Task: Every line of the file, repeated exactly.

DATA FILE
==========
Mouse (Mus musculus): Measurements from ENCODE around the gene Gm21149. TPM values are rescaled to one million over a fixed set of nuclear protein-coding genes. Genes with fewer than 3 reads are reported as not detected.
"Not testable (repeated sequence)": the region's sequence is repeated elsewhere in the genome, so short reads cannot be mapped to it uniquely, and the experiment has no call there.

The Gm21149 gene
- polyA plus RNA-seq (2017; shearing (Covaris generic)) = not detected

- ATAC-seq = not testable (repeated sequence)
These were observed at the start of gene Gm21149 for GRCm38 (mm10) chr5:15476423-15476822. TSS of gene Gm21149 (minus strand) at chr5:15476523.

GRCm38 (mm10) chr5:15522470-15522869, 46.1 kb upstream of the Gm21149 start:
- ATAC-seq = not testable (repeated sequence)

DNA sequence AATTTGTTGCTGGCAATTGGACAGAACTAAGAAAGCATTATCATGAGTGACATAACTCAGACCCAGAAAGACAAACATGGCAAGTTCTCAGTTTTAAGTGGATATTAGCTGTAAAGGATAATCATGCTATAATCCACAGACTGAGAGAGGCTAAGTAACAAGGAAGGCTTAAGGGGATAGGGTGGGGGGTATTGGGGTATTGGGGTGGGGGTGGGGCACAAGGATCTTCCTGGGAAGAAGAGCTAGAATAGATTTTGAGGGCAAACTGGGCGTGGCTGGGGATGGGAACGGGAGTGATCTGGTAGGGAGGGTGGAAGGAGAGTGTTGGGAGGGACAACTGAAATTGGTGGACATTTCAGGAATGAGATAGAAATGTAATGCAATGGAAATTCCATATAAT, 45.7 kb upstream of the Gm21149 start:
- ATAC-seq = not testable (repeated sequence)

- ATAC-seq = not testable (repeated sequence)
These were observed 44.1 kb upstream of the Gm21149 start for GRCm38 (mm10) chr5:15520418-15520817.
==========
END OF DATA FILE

Mouse (Mus musculus): Measurements from ENCODE around the gene Gm21149. TPM values are rescaled to one million over a fixed set of nuclear protein-coding genes. Genes with fewer than 3 reads are reported as not detected.
"Not testable (repeated sequence)": the region's sequence is repeated elsewhere in the genome, so short reads cannot be mapped to it uniquely, and the experiment has no call there.

The Gm21149 gene
- polyA plus RNA-seq (2017; shearing (Covaris generic)) = not detected

- ATAC-seq = not testable (repeated sequence)
These were observed at the start of gene Gm21149 for GRCm38 (mm10) chr5:15476423-15476822. TSS of gene Gm21149 (minus strand) at chr5:15476523.

GRCm38 (mm10) chr5:15522470-15522869, 46.1 kb upstream of the Gm21149 start:
- ATAC-seq = not testable (repeated sequence)

DNA sequence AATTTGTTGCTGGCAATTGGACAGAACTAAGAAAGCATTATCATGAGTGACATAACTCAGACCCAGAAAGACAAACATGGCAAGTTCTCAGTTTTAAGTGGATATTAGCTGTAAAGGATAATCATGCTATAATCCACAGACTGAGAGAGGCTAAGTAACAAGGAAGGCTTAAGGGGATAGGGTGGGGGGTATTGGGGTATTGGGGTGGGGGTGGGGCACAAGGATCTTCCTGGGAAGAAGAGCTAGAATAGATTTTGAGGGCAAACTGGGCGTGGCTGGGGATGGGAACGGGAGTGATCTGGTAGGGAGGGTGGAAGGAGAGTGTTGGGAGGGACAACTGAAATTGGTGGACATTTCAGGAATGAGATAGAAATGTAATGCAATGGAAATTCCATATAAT, 45.7 kb upstream of the Gm21149 start:
- ATAC-seq = not testable (repeated sequence)

- ATAC-seq = not testable (repeated sequence)
These were observed 44.1 kb upstream of the Gm21149 start for GRCm38 (mm10) chr5:15520418-15520817.